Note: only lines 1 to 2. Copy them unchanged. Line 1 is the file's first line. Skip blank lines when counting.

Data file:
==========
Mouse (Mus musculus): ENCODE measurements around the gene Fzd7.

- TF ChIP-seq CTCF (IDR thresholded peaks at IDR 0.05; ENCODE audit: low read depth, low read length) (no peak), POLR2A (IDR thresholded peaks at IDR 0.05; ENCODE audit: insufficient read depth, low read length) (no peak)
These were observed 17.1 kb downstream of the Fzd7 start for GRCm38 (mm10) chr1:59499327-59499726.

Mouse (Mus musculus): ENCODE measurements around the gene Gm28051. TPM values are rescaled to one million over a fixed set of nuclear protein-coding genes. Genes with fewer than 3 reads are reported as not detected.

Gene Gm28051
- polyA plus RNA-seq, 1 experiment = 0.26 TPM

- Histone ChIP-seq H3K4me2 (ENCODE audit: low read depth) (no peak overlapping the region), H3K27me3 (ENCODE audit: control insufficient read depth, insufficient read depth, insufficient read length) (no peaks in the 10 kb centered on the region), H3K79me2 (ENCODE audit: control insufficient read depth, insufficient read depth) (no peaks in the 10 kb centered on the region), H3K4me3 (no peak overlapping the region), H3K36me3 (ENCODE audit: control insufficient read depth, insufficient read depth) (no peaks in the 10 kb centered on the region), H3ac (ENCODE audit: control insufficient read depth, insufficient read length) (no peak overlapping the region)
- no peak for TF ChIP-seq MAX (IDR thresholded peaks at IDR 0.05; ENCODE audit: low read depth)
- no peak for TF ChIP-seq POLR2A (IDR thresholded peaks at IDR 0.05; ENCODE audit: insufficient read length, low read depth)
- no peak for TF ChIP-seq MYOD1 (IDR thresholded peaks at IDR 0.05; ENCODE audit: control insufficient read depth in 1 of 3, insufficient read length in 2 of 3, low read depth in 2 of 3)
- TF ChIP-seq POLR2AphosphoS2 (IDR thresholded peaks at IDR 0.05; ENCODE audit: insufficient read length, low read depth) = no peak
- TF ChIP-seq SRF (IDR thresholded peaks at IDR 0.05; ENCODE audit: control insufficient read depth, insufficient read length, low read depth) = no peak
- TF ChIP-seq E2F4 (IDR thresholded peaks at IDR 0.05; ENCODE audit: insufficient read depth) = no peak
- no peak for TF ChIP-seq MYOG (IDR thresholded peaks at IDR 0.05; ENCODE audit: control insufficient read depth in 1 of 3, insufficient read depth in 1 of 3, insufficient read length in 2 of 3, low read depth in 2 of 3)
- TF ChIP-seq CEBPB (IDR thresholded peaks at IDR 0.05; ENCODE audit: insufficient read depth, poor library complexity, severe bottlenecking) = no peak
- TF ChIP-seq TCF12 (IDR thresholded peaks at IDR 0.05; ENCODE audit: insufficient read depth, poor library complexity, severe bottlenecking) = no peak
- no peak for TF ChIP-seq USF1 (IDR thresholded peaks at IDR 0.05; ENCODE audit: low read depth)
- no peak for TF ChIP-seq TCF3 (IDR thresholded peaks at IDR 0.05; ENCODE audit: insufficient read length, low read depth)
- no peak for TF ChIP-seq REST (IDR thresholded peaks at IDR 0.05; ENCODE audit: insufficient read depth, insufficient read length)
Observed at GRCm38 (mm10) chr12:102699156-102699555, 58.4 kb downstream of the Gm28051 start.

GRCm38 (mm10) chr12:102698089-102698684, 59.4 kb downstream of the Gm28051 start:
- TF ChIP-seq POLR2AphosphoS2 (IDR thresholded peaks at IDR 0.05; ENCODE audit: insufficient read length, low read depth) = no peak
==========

Mouse (Mus musculus): ENCODE measurements around the gene Fzd7.

- TF ChIP-seq CTCF (IDR thresholded peaks at IDR 0.05; ENCODE audit: low read depth, low read length) (no peak), POLR2A (IDR thresholded peaks at IDR 0.05; ENCODE audit: insufficient read depth, low read length) (no peak)